Speaker delivers a strong message to WSU Audience

Posted on March 17, 2012 by

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By Adam Straughn

 

On Tuesday, March 6, Worcester State University Diversity Lecture Series hosted the inspirational speaker David Stevens who provided a unique outlook on what it takes to chase a dream and how to overcome any possible insecurities that may ever discourage someone from trying to reach them.

Stevens knew a thing or two about overcoming such obstacles. Due to a birth defect he was born without legs and as his introductory video and complimentary speech revealed, every day growing up for him presented him with a new challenge. Despite what may seem like an unfortunate circumstance to many, Stevens said he felt “blessed” to be given the opportunity that he had to become a semi-professional athlete and he now works as a correspondent for ESPN. By being driven to overcome every challenge that came his way, he has created for himself a career that anyone can appreciate.

As he was sure to point out however, it was not always successful and joyful times. As many people can relate to, many personal hardship hardships tested Stevens’ character throughout his career. The dark times he mentioned, only made him stronger in the end. After reaching his personal low, it took a sudden epiphany to change his life. On a day when Stevens sat in a pitiful mood staring at the sky, he realized that he was not yet the man he always wanted to become. “Whatever it takes for you to realize your purpose in life,” he told the crowd, “take it heart and do something with it, don’t just sit back and feel sorry for yourself when you think you have failed.” He also advised, “There is always someone who has had it worse off than you do, nothing is ever going to be easy, just be thankful for all of those who do support you and who are around to teach you.” A life of experience can back up the motivational motto’s he provided to the hundred some-odd students who sat and watched him tell his story.

Stevens never met his birth parents and after being adopted by foster parents, he went through school like most other students. Despite his unique circumstances, he took a liking to many sports and stopped at nothing to participate in them. Without seeing any videos of Stevens on the baseball diamond, on the wrestling mat, or on the football field, it would be hard to imagine how someone can even participate in such sports without having legs to run and move with, but after seeing film of him playing these sports, witnessing similar athletic movements live and in person during the lecture, and hearing how his positive attitude allowed him to do what he wished to do, many students in the blue lounge were left with a refreshing reminder that nothing is impossible when it comes to career goals.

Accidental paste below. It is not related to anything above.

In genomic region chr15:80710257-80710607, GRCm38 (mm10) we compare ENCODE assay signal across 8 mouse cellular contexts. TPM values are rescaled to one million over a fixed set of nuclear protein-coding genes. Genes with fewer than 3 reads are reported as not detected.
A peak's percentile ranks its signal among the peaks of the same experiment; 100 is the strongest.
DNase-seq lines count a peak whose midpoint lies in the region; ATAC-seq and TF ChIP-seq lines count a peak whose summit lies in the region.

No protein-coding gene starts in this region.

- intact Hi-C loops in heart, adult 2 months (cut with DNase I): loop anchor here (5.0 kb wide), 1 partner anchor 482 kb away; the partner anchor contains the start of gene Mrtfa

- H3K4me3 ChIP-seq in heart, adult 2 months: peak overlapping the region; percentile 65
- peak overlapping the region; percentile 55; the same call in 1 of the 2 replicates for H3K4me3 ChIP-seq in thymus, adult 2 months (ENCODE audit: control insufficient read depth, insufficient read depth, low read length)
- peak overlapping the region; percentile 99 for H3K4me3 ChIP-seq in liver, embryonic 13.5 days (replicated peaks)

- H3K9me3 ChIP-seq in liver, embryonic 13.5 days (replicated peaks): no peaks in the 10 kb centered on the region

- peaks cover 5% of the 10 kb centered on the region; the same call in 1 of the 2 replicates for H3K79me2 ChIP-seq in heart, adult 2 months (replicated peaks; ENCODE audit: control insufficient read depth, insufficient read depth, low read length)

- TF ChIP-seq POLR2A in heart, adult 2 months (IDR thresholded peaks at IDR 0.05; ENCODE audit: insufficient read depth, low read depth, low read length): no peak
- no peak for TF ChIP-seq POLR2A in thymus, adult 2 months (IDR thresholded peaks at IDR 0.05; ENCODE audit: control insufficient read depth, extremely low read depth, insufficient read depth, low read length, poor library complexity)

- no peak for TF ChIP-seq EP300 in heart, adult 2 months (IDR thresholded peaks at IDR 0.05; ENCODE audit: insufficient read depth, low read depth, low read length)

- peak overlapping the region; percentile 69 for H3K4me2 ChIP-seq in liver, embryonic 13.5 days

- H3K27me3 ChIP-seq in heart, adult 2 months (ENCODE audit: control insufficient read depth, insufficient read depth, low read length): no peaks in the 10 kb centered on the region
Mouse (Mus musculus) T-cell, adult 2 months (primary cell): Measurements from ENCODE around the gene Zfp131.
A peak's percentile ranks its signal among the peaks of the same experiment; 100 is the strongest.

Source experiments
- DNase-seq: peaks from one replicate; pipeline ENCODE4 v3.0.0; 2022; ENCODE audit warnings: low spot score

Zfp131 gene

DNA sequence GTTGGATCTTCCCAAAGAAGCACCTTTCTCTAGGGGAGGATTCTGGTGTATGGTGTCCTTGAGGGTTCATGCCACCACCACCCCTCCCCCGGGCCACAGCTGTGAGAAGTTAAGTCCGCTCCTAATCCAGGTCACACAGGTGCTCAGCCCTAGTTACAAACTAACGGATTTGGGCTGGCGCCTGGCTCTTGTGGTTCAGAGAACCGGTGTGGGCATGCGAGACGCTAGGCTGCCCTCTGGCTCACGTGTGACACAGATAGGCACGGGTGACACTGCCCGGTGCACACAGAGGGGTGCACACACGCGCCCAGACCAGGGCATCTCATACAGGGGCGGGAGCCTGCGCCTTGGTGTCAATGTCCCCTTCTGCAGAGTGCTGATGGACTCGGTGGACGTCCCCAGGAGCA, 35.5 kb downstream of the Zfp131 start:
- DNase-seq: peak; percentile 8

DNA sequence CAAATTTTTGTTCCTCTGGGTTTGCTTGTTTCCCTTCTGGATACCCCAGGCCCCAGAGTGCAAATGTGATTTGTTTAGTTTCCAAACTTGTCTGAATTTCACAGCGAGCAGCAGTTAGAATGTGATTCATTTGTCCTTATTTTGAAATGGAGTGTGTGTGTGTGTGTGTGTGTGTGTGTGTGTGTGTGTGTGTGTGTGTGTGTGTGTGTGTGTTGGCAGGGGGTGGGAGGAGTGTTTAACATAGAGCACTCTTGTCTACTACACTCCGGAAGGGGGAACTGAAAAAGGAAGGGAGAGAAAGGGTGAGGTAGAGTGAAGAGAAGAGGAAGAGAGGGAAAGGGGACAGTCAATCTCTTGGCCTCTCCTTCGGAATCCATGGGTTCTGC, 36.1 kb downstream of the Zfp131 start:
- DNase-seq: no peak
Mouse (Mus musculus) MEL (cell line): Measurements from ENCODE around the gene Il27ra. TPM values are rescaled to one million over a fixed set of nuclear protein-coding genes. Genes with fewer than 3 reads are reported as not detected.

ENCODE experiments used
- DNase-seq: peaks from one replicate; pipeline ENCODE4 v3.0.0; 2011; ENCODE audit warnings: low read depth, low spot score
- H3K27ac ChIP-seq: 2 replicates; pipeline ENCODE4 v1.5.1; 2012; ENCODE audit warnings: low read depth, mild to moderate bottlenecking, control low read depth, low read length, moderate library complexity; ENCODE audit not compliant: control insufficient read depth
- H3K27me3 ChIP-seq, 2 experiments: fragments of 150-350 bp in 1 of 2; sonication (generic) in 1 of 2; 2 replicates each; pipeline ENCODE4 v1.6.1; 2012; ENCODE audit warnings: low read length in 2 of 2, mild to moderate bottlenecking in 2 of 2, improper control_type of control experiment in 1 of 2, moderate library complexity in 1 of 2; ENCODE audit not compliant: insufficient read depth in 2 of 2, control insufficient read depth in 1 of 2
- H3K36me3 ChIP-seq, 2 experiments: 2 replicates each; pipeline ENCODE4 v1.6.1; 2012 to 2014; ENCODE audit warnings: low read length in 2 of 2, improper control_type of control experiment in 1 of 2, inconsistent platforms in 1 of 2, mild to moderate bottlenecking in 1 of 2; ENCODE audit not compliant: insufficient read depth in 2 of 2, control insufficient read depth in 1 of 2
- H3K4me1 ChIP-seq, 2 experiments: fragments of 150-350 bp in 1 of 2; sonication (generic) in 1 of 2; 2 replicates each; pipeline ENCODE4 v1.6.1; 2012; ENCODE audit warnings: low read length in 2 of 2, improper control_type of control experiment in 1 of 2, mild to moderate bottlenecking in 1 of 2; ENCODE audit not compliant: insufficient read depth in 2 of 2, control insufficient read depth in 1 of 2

One WSU student, Adam Carskaddan, Freshman, who was impressed by Stevens’ attitude toward life commented, “Dave wants people to realize that nothing is holding you back from what you want, if you think something is stopping you, it’s really not.” Carskaddan added, “our minds doubts are really the only thing holding us back. Just by thinking that some personality quirk you have has the ability to stop us, you are letting it limit your capabilities.”

When Stevens wanted to be a professional athlete he was told countless times that it was impossible. His story exemplifies that the character traits that people in their growing years are told to strive to have, such as determination and ambition, are actually the character traits that make people successful both professionally and personally.

 

 

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